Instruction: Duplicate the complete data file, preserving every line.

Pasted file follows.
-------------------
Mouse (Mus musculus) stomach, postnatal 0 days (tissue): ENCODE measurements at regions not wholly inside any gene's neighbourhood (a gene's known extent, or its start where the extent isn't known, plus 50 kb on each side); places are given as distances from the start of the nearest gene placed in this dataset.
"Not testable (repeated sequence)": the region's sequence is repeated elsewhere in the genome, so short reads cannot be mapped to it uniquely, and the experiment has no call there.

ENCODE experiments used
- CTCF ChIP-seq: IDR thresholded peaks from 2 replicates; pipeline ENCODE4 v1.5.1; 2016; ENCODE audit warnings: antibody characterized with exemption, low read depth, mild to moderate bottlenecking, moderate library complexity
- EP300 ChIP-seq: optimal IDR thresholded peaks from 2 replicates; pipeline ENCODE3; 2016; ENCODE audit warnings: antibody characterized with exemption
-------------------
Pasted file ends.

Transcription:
Mouse (Mus musculus) stomach, postnatal 0 days (tissue): ENCODE measurements at regions not wholly inside any gene's neighbourhood (a gene's known extent, or its start where the extent isn't known, plus 50 kb on each side); places are given as distances from the start of the nearest gene placed in this dataset.
"Not testable (repeated sequence)": the region's sequence is repeated elsewhere in the genome, so short reads cannot be mapped to it uniquely, and the experiment has no call there.

ENCODE experiments used
- CTCF ChIP-seq: IDR thresholded peaks from 2 replicates; pipeline ENCODE4 v1.5.1; 2016; ENCODE audit warnings: antibody characterized with exemption, low read depth, mild to moderate bottlenecking, moderate library complexity
- EP300 ChIP-seq: optimal IDR thresholded peaks from 2 replicates; pipeline ENCODE3; 2016; ENCODE audit warnings: antibody characterized with exemption